Microstructural alterations predict impaired bimanual control in Parkinson’s disease

Bimanual coordination is impaired in Parkinson’s disease affecting patients’ ability to perform activities of daily living and to maintain independence. Conveyance of information between cortical and subcortical areas is essential for bimanual coordination and relies on the integrity of cerebral mic...

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Main Authors: Loehrer, Philipp A., Weber, Immo, Oehrn, Carina R., Nettersheim, Felix S., Dafsari, Haidar S., Knake, Susanne, Tittgemeyer, Marc, Timmermann, Lars, Belke, Marcus
Format: Article
Language:English
Published: Philipps-Universität Marburg 2022
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Summary:Bimanual coordination is impaired in Parkinson’s disease affecting patients’ ability to perform activities of daily living and to maintain independence. Conveyance of information between cortical and subcortical areas is essential for bimanual coordination and relies on the integrity of cerebral microstructure. As pathological deposition of alpha-synuclein compromises microstructure in Parkinson’s disease, we investigated the relationship between microstructural integrity and bimanual coordination using diffusion-weighted MRI in 23 patients with Parkinson’s disease (mean age ± standard deviation: 56.0 ± 6.45 years; 8 female) and 26 older adults (mean age ± standard deviation: 58.5 ± 5.52 years). Whole-brain analysis revealed specific microstructural alterations between patients and healthy controls matched for age, sex, handedness, and cognitive status congruent with the literature and known Parkinson’s disease pathology. A general linear model revealed distinct microstructural alterations associated with poor bimanual coordination in Parkinson’s disease, corrected for multiple comparisons using a permutation-based approach. Integrating known functional topography, we conclude that distinct changes in microstructure cause an impediment of structures involved in attention, working memory, executive function, motor planning, motor control, and visual processing contributing to impaired bimanual coordination in Parkinson’s disease.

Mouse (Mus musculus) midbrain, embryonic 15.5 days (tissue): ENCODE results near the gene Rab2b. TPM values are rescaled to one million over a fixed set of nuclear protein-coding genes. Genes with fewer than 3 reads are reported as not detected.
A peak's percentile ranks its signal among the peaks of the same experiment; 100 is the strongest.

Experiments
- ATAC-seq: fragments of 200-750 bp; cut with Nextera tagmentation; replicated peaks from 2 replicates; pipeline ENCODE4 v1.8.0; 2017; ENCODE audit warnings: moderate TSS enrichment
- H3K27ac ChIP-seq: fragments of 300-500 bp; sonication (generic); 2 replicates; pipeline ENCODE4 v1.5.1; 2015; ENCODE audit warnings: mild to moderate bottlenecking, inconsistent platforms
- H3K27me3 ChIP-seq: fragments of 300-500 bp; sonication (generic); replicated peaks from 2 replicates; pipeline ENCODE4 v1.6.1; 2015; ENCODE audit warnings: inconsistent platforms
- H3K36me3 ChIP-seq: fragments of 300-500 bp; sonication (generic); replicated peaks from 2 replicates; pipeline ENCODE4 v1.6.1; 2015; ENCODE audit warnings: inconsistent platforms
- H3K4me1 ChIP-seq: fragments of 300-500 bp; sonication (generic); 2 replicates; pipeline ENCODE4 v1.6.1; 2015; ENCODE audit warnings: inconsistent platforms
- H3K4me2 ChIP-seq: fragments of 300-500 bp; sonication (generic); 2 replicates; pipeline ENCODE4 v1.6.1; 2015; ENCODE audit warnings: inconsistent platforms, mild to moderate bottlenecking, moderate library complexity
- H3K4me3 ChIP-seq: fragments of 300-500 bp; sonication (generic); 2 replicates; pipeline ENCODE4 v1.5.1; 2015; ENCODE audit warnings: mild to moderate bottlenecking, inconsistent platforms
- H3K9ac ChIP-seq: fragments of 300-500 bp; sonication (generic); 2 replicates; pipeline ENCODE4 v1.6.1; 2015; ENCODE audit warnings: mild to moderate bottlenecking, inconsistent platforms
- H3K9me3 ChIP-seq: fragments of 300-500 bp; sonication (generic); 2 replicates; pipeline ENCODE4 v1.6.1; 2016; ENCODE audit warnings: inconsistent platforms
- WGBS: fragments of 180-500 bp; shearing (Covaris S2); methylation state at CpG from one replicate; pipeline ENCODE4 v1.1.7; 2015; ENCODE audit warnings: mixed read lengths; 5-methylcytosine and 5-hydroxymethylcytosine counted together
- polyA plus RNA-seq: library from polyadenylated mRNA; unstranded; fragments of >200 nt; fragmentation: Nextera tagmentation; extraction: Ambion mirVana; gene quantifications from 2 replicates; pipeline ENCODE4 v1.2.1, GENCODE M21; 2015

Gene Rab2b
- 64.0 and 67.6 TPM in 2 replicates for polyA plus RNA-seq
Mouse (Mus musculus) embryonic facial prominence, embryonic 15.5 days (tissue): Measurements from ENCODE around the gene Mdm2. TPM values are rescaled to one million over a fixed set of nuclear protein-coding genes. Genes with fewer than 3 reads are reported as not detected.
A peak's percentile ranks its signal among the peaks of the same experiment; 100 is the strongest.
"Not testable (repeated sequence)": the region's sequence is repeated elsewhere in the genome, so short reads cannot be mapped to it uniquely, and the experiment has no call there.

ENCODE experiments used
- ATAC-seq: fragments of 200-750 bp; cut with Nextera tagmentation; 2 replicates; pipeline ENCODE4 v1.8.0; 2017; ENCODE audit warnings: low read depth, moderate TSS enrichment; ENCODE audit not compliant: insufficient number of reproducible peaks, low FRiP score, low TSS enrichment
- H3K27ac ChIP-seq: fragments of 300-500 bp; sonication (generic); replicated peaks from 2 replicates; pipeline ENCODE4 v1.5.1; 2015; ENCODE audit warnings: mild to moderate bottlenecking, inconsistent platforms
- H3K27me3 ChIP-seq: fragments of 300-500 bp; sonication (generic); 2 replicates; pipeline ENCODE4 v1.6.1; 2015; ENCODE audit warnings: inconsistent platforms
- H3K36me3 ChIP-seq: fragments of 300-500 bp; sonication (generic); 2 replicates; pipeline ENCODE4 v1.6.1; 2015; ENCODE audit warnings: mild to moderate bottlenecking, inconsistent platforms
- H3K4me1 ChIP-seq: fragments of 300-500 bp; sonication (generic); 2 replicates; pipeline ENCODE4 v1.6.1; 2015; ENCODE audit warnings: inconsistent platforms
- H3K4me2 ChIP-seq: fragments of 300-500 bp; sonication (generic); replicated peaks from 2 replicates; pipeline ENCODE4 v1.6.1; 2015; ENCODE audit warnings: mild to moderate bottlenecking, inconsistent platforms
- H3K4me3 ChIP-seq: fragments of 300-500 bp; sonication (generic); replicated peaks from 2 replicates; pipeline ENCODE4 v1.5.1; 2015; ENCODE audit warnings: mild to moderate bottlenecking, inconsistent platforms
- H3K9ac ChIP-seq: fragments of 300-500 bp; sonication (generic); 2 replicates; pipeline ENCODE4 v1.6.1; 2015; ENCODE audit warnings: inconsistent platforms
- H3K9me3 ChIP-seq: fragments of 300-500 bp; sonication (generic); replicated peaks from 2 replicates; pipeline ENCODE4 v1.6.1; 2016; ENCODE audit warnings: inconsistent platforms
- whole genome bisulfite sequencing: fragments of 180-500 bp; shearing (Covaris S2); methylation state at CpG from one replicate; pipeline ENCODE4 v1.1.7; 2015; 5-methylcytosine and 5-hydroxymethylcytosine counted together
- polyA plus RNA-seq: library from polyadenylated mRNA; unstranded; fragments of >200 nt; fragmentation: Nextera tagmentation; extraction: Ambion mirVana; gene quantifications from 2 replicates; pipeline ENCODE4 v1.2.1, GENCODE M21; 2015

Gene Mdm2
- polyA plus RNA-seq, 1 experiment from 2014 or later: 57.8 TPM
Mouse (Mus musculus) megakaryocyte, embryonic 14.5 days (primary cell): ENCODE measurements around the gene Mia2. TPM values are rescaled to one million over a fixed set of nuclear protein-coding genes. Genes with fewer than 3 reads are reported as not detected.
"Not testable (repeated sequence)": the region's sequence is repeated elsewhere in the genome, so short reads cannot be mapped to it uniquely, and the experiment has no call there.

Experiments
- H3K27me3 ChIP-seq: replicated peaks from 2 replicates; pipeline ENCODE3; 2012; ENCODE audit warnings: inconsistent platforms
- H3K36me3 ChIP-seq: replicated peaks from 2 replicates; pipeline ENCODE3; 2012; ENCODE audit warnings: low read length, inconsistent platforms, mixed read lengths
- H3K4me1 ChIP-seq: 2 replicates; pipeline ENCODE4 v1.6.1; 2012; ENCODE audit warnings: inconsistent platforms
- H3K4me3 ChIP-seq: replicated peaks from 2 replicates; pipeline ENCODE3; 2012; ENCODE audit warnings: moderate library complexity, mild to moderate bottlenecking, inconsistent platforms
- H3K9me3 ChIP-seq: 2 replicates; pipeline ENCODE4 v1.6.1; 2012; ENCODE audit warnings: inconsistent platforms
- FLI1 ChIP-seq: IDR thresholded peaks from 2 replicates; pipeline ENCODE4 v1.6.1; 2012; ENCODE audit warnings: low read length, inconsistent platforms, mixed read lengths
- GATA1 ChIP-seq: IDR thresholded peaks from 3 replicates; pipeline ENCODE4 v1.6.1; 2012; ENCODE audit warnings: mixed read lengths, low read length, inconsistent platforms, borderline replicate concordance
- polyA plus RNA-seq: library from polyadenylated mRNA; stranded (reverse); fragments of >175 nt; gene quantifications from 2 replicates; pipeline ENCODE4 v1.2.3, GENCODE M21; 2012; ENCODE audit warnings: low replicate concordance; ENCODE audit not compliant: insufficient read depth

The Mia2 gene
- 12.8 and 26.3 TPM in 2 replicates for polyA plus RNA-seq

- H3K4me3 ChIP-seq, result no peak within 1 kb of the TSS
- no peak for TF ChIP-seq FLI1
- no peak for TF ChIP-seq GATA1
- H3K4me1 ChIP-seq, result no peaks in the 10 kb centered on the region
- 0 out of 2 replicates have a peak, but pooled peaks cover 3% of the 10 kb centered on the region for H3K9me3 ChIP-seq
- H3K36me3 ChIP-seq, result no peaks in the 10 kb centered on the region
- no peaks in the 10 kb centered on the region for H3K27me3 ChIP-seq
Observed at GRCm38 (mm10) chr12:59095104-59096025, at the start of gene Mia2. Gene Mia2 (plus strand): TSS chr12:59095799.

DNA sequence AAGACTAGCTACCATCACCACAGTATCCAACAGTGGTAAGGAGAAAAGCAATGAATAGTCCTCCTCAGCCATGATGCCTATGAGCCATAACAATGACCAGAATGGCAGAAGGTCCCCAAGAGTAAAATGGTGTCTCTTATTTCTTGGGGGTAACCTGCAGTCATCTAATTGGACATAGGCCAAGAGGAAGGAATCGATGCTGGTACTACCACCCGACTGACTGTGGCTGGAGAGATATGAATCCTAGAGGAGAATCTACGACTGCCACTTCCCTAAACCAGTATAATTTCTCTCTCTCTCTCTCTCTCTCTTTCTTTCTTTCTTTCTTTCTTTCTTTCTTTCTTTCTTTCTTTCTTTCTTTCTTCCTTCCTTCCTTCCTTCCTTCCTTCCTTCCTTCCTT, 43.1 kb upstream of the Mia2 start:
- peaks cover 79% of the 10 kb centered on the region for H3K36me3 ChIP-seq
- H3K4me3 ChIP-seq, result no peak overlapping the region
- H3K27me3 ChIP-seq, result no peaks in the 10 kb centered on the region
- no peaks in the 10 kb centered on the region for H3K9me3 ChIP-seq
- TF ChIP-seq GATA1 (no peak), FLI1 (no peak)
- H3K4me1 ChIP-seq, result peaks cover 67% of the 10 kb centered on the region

Item Description:Gefördert durch den Open-Access-Publikationsfonds der UB Marburg.
DOI:10.1093/braincomms/fcac137